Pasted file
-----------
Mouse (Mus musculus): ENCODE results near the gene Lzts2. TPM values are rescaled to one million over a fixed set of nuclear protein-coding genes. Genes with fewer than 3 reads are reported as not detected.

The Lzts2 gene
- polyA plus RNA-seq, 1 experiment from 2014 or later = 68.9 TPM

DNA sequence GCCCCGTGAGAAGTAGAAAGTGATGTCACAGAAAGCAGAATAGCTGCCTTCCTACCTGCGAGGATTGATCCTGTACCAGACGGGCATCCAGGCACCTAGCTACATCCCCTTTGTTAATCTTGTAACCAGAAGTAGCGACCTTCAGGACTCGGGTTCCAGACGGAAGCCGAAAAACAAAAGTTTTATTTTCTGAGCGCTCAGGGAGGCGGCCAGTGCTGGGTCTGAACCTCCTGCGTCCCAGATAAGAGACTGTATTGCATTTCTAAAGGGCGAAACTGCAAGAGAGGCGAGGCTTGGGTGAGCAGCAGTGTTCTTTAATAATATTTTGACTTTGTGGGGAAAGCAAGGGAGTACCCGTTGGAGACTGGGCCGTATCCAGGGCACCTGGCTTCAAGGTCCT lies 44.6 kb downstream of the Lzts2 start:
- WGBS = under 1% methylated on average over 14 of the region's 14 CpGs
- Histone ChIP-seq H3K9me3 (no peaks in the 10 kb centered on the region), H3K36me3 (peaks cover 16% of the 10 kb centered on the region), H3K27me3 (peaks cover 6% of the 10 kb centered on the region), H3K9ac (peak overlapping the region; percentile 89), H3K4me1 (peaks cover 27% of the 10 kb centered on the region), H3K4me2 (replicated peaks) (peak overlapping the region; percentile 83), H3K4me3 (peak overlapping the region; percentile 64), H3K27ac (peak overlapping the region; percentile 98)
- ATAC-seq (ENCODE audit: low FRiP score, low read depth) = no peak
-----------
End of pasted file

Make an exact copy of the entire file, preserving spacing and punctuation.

Mouse (Mus musculus): ENCODE results near the gene Lzts2. TPM values are rescaled to one million over a fixed set of nuclear protein-coding genes. Genes with fewer than 3 reads are reported as not detected.

The Lzts2 gene
- polyA plus RNA-seq, 1 experiment from 2014 or later = 68.9 TPM

DNA sequence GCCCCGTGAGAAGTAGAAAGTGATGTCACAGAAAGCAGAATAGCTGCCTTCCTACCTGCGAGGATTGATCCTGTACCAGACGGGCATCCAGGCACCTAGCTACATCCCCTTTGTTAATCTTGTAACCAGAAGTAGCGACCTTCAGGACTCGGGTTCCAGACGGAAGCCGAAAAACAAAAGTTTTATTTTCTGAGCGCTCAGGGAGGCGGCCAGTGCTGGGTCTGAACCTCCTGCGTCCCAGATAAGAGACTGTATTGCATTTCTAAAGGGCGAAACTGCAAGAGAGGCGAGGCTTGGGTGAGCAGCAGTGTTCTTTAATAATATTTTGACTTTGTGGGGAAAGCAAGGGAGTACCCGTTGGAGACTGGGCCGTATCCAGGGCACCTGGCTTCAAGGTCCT lies 44.6 kb downstream of the Lzts2 start:
- WGBS = under 1% methylated on average over 14 of the region's 14 CpGs
- Histone ChIP-seq H3K9me3 (no peaks in the 10 kb centered on the region), H3K36me3 (peaks cover 16% of the 10 kb centered on the region), H3K27me3 (peaks cover 6% of the 10 kb centered on the region), H3K9ac (peak overlapping the region; percentile 89), H3K4me1 (peaks cover 27% of the 10 kb centered on the region), H3K4me2 (replicated peaks) (peak overlapping the region; percentile 83), H3K4me3 (peak overlapping the region; percentile 64), H3K27ac (peak overlapping the region; percentile 98)
- ATAC-seq (ENCODE audit: low FRiP score, low read depth) = no peak